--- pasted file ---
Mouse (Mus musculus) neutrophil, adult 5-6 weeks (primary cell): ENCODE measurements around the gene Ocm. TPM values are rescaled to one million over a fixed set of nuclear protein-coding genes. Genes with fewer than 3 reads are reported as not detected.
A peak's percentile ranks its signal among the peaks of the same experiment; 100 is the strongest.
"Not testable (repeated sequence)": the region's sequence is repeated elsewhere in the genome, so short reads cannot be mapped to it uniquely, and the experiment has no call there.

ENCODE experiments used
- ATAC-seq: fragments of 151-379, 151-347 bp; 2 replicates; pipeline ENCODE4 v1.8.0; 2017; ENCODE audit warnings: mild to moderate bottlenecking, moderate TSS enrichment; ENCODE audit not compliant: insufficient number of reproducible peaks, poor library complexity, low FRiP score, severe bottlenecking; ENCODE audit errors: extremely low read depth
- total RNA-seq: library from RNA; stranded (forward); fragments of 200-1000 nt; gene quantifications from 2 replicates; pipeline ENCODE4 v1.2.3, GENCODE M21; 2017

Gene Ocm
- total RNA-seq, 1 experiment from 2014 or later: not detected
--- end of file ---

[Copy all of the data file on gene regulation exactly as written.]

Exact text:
Mouse (Mus musculus) neutrophil, adult 5-6 weeks (primary cell): ENCODE measurements around the gene Ocm. TPM values are rescaled to one million over a fixed set of nuclear protein-coding genes. Genes with fewer than 3 reads are reported as not detected.
A peak's percentile ranks its signal among the peaks of the same experiment; 100 is the strongest.
"Not testable (repeated sequence)": the region's sequence is repeated elsewhere in the genome, so short reads cannot be mapped to it uniquely, and the experiment has no call there.

ENCODE experiments used
- ATAC-seq: fragments of 151-379, 151-347 bp; 2 replicates; pipeline ENCODE4 v1.8.0; 2017; ENCODE audit warnings: mild to moderate bottlenecking, moderate TSS enrichment; ENCODE audit not compliant: insufficient number of reproducible peaks, poor library complexity, low FRiP score, severe bottlenecking; ENCODE audit errors: extremely low read depth
- total RNA-seq: library from RNA; stranded (forward); fragments of 200-1000 nt; gene quantifications from 2 replicates; pipeline ENCODE4 v1.2.3, GENCODE M21; 2017

Gene Ocm
- total RNA-seq, 1 experiment from 2014 or later: not detected